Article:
WPR: Does Brexit pose a bigger economic threat or political threat to Ireland and Northern Ireland, given the terms of the Good Friday peace agreement?
Barry: The political threat is the one that frightens the Irish side the most, because of the danger of a return to civil strife on the island. The economic threat is substantial, particularly for, though not confined to, agribusiness. In the past, one might have hoped for EU structural funding to offset some of the damage to businesses and the economy. The UK however is a major contributor to the EU budget, and competition between remaining EU countries over the reduced budget will be intensified. Ireland—which is by now one of the richer EU member states—will face an uphill battle in accessing adequate compensation to alleviate the damage.
A further problem is that up to two-thirds of Irish exporters use Britain as a bridge to their continental European markets. For users of this route, Brexit will entail higher transport costs and significant time delays. Two new sets of customs frontiers will have to be crossed, as goods enter the U.K. and then re-enter the EU.
On the economic front, there are some offsetting benefits, though these pale in comparison to the costs. Britain will become less attractive to firms from the U.S. and other non-EU countries selling into the EU market, and Ireland will attract a share of the foreign investment diverted away from the U.K. British firms, too, are likely to establish in Ireland to retain free access to the EU market. Paradoxically, the harder the Brexit the stronger this effect will be. Loss of access to the Single European Market will be particularly significant for financial services firms. A large number of London-based firms are currently exploring the option of establishing operations in Dublin as a way to retain market access, though Frankfurt, Luxembourg and other locations are also competing vigorously for this business.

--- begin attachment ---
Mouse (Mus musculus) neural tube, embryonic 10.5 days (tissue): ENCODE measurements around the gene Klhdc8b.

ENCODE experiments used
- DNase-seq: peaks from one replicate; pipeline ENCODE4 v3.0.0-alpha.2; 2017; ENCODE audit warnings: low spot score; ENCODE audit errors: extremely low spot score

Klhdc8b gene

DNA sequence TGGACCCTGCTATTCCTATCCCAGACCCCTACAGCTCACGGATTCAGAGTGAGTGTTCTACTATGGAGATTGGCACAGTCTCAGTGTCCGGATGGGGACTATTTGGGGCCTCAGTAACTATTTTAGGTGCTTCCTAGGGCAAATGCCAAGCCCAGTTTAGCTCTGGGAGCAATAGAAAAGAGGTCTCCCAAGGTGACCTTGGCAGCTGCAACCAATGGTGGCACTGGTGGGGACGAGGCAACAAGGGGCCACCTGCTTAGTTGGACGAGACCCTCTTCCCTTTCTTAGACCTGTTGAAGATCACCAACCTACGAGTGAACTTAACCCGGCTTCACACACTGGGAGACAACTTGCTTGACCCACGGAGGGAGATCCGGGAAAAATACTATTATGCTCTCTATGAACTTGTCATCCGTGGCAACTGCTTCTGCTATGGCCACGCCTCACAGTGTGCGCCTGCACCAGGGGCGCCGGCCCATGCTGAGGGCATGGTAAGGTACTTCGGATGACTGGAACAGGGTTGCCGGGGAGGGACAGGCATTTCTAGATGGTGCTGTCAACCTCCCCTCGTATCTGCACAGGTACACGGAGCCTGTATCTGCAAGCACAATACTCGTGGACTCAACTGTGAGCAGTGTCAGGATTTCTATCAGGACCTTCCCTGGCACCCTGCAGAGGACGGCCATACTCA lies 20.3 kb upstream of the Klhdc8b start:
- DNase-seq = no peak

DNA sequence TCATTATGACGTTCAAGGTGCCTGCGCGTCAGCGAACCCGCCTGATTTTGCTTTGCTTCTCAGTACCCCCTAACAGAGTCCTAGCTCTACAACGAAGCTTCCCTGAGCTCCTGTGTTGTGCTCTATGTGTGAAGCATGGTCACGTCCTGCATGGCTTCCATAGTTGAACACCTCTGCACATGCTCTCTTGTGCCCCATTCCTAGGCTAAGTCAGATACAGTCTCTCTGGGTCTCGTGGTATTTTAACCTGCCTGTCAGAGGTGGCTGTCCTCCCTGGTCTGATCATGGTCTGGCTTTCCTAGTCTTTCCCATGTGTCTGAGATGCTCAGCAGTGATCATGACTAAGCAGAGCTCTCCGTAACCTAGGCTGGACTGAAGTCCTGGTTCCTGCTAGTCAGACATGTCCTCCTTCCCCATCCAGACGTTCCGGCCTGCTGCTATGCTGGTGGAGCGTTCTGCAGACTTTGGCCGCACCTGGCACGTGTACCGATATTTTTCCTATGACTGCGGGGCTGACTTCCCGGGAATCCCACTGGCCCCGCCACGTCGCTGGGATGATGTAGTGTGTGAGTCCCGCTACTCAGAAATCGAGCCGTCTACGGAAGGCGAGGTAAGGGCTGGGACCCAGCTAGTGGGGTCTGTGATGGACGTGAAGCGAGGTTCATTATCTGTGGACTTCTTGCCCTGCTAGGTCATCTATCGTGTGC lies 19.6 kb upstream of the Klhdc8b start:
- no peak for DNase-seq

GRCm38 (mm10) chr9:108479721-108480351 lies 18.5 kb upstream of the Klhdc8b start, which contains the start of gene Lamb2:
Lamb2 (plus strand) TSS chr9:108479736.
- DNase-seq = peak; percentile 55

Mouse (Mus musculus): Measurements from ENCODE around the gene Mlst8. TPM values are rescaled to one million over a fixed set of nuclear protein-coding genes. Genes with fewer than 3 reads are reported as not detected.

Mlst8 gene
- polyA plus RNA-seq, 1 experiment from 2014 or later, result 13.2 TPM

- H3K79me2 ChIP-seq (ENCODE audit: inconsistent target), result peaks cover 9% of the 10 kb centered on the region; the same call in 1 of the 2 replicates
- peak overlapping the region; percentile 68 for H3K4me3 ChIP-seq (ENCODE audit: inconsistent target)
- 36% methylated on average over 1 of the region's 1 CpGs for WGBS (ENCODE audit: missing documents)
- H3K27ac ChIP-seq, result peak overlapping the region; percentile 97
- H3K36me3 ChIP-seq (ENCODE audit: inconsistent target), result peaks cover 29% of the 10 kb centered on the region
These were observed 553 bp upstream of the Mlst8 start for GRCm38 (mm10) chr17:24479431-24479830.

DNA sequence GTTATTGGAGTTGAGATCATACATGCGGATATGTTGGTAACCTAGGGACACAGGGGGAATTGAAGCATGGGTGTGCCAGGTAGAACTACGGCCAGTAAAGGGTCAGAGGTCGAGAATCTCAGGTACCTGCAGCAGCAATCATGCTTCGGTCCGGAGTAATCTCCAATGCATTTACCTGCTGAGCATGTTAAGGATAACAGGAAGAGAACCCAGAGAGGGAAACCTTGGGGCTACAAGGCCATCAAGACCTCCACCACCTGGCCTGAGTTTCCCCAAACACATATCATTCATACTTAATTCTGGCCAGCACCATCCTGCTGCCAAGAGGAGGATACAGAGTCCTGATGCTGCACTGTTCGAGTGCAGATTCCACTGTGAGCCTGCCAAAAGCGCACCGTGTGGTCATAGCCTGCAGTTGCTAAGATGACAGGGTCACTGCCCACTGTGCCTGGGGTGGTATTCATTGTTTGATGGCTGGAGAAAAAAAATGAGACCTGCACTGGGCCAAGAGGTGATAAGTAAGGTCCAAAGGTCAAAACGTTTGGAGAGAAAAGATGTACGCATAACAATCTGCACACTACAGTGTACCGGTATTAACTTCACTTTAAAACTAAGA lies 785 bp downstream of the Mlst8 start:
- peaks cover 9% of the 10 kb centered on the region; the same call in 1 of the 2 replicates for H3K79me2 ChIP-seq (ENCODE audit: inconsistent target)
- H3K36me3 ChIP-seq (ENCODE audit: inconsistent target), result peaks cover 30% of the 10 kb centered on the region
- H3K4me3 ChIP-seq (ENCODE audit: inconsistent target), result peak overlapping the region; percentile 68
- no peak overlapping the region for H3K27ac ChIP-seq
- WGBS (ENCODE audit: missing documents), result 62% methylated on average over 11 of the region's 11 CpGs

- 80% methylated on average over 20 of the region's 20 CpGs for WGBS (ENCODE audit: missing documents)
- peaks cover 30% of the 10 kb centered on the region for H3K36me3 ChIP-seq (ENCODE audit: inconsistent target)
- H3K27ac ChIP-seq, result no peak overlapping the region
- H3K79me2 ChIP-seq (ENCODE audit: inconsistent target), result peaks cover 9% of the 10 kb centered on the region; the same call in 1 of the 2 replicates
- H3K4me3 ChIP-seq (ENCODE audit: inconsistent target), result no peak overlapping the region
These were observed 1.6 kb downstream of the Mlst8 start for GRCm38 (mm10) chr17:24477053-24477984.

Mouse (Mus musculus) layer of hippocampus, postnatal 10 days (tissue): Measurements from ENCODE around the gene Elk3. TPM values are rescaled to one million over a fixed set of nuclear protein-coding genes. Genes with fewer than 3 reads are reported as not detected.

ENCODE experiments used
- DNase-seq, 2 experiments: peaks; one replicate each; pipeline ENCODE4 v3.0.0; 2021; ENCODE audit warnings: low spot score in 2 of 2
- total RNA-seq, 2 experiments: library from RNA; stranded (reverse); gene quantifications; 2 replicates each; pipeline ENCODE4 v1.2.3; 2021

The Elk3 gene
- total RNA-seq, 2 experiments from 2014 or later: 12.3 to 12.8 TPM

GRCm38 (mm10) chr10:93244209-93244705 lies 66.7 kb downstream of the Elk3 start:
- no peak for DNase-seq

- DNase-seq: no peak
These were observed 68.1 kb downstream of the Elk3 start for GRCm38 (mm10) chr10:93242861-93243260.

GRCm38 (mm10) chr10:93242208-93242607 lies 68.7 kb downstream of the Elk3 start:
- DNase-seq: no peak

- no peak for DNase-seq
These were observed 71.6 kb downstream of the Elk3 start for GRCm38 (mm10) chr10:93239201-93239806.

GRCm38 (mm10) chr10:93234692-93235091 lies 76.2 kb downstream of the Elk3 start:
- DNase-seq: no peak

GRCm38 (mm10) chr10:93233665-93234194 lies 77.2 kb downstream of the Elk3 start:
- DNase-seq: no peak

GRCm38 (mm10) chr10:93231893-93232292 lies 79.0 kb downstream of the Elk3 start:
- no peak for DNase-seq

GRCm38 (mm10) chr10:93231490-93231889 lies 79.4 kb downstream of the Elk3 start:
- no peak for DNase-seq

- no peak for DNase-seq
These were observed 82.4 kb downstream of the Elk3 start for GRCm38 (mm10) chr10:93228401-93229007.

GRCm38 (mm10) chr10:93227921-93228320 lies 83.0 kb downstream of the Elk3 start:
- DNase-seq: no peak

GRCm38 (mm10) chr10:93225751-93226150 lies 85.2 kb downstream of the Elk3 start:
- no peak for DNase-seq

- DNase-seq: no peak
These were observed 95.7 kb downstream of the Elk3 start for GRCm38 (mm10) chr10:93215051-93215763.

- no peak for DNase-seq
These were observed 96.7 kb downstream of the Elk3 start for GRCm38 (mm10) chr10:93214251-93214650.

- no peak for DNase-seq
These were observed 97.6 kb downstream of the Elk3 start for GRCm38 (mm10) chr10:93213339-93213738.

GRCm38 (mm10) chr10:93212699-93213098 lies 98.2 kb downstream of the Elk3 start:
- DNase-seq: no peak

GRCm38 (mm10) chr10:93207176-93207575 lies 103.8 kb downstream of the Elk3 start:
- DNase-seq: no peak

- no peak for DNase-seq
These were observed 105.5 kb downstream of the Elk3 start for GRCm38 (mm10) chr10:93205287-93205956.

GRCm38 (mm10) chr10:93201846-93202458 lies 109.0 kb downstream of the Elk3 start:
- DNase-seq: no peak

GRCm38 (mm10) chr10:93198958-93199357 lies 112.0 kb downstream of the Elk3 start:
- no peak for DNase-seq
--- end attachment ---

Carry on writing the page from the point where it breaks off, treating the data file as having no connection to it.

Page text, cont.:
To the extent that Ireland is successful in attracting a share of financial services firms, however, another dilemma arises. The financial services sector in Ireland is almost entirely Dublin-based, while agribusiness is largely based outside Dublin. Regional disparities are thought to have played a role in the Brexit vote, and in the election of Donald Trump to the U.S. presidency. A widening of regional disparities could lead to a similar anti-globalization backlash in Ireland.
Brexit has not, so far, resulted in any significant weakening of Ireland’s commitment to full EU membership. But the U.K. has played a strong role in resisting the centralizing instincts of some powerful EU member states. An EU minus the UK is likely to be more strongly committed to some form of corporation tax harmonization. Yet Ireland is highly dependent on the foreign-owned multinationals, for which it serves as an export platform. These account for over 80 percent of Irish exports and have been a major factor in the rapidity of Ireland’s recovery from the financial and eurozone crises of the late 2000s. If Ireland’s attractiveness to multinational investment was to be severely diminished, its integration into the EU economy, and its ongoing commitment to the EU, could be substantially weakened.